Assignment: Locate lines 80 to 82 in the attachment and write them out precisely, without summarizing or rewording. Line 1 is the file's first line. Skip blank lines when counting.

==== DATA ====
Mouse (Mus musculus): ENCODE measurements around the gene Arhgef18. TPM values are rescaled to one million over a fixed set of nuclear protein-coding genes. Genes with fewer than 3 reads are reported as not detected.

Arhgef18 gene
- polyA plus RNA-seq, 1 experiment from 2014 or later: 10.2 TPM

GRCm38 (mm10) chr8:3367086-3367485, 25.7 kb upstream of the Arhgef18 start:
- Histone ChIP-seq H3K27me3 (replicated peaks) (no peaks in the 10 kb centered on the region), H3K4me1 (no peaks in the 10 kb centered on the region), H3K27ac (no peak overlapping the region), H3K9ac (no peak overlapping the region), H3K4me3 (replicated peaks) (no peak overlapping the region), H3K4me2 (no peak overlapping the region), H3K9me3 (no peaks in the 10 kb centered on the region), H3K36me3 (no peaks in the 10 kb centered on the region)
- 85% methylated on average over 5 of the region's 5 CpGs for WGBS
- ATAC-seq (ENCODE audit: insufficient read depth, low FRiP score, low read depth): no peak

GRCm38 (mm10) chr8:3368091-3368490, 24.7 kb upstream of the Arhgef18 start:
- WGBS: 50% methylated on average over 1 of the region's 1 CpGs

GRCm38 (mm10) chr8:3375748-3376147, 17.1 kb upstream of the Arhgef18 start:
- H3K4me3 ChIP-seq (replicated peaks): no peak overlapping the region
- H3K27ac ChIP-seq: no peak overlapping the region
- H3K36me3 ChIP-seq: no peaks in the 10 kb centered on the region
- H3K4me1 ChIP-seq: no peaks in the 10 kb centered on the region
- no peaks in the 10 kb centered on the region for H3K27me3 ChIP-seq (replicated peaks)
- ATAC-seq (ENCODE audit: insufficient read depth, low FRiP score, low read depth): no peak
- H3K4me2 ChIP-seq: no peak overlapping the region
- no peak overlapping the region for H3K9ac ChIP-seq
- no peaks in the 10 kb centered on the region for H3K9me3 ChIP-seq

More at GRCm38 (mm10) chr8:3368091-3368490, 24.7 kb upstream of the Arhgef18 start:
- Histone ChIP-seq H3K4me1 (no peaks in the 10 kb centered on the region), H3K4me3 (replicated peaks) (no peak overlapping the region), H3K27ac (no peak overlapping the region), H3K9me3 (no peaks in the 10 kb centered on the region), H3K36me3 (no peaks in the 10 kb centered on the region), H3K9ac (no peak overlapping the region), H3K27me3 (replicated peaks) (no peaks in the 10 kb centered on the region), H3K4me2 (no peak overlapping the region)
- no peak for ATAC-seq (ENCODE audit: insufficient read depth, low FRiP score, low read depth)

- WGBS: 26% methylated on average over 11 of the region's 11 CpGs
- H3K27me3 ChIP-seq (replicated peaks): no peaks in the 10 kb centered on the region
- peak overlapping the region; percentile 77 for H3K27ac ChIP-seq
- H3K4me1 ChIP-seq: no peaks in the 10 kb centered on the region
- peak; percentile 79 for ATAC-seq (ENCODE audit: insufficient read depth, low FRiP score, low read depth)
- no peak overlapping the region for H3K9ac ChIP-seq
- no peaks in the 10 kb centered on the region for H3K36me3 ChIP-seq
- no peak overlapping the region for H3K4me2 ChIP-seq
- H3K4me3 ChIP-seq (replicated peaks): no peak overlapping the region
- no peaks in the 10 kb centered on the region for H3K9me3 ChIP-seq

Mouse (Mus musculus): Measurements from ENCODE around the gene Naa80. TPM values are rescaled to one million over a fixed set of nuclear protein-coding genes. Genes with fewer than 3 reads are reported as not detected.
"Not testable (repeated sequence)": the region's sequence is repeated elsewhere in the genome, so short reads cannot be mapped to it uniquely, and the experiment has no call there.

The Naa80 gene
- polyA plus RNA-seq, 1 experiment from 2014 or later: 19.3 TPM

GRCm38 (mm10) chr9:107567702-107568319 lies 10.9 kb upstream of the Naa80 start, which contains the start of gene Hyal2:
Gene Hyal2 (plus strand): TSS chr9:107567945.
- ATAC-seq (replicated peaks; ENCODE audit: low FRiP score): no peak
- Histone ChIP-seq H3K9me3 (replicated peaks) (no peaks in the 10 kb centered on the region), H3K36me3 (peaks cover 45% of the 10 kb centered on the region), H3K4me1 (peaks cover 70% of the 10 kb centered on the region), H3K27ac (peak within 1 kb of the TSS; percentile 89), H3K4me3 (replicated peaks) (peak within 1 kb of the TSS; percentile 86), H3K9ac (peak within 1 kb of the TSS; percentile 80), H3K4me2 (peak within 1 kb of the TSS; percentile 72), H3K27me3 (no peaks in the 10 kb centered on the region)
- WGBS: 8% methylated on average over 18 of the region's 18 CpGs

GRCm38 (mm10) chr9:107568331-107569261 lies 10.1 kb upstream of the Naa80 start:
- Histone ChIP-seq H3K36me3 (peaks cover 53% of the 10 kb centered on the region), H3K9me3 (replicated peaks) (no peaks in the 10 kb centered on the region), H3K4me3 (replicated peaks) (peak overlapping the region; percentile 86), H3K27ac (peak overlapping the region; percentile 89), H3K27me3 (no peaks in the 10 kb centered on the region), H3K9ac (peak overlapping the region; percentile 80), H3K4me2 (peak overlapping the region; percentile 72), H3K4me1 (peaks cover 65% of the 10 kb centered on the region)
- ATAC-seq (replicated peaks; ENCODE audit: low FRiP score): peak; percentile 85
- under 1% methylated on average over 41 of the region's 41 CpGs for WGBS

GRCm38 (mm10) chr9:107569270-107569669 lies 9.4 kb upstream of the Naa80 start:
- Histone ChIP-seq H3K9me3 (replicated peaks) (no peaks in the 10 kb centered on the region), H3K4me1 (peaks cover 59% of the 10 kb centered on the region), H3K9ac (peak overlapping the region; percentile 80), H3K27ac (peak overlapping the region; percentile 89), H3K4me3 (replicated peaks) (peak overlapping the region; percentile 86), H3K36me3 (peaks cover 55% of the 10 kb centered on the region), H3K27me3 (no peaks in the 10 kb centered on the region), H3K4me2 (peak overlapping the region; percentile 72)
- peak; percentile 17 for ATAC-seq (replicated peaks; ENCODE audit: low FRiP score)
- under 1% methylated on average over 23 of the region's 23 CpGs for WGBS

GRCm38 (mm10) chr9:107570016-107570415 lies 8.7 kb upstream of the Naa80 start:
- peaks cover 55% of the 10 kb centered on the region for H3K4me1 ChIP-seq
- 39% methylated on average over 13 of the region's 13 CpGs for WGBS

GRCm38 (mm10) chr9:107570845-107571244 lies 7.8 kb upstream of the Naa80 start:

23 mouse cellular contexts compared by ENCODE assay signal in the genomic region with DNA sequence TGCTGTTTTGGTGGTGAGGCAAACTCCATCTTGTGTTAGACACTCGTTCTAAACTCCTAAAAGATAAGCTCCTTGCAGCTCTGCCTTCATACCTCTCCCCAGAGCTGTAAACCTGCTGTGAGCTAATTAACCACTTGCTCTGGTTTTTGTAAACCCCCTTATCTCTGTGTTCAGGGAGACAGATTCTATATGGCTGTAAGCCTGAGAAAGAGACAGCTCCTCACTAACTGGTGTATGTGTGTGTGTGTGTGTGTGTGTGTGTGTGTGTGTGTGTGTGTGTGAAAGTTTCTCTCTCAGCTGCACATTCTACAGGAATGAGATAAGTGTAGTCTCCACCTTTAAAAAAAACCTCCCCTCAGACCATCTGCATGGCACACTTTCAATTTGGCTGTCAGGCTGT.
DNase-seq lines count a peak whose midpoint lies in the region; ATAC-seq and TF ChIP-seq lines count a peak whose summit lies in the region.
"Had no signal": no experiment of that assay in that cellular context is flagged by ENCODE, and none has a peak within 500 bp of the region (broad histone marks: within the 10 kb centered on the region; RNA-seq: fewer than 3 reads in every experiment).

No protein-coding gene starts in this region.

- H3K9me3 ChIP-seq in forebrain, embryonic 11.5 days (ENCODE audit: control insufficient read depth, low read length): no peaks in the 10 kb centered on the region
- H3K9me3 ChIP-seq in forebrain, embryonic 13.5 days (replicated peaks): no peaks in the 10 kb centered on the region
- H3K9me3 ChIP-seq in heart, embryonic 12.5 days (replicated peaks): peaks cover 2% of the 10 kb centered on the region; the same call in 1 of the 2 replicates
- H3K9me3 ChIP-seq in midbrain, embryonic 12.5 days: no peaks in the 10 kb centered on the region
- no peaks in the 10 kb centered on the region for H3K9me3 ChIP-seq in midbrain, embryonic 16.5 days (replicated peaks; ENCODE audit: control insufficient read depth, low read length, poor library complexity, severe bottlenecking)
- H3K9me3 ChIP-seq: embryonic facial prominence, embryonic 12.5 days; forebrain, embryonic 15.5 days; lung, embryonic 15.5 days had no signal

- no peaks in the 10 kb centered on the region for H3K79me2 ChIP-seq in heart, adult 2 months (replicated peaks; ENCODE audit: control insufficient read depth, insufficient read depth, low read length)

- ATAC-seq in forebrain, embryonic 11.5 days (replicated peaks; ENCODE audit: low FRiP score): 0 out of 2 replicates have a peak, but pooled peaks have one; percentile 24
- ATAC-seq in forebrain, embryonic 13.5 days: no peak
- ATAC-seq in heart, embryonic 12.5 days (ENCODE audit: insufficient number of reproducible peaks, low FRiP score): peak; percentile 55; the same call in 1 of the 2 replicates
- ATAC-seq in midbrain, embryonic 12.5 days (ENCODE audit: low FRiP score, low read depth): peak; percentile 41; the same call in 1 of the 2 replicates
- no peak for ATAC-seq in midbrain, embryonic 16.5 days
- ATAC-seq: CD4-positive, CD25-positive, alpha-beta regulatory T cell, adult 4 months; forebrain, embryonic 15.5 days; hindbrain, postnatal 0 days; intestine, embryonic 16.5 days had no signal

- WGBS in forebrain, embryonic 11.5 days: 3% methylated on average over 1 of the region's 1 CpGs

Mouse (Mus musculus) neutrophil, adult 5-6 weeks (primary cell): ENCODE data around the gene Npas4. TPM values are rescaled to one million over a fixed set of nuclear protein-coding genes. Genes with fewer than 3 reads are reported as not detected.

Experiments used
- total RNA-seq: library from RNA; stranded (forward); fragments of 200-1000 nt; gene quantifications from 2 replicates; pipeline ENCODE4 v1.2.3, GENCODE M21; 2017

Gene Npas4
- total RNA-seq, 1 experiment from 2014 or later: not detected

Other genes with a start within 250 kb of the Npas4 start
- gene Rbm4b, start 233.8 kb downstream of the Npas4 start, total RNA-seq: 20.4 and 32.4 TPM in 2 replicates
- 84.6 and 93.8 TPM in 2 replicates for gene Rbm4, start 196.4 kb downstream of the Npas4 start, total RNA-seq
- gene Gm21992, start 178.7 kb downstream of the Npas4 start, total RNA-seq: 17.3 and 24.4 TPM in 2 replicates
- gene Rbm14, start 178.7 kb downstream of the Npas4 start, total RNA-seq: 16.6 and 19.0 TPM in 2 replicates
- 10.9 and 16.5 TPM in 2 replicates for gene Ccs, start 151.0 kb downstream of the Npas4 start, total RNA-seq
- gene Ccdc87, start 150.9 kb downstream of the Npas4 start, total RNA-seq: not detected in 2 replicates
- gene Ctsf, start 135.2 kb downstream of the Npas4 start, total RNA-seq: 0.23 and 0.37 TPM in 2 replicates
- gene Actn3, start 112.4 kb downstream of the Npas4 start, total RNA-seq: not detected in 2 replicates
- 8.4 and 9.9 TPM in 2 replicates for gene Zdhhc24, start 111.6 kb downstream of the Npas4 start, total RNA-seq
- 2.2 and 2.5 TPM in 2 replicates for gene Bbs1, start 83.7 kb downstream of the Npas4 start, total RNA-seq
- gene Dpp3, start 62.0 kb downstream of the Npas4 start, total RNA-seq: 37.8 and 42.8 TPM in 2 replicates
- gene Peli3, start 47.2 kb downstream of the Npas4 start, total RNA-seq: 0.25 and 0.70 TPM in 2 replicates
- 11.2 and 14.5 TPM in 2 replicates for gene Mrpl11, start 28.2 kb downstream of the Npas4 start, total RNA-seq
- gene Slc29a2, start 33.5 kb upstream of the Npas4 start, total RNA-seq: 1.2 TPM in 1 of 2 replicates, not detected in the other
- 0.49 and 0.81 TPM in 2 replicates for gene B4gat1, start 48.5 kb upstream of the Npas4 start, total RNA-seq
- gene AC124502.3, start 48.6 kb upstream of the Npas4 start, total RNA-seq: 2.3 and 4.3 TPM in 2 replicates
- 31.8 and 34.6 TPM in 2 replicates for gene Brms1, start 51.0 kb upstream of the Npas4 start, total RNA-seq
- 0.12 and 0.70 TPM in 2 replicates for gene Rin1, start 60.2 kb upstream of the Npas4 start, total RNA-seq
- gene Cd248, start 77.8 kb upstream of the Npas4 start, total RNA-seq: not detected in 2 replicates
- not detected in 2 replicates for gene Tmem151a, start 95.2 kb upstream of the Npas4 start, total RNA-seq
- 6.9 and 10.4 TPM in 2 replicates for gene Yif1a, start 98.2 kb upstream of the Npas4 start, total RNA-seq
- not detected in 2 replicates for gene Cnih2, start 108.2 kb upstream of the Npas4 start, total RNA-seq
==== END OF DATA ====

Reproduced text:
- gene Gm21992, start 178.7 kb downstream of the Npas4 start, total RNA-seq: 17.3 and 24.4 TPM in 2 replicates
- gene Rbm14, start 178.7 kb downstream of the Npas4 start, total RNA-seq: 16.6 and 19.0 TPM in 2 replicates
- 10.9 and 16.5 TPM in 2 replicates for gene Ccs, start 151.0 kb downstream of the Npas4 start, total RNA-seq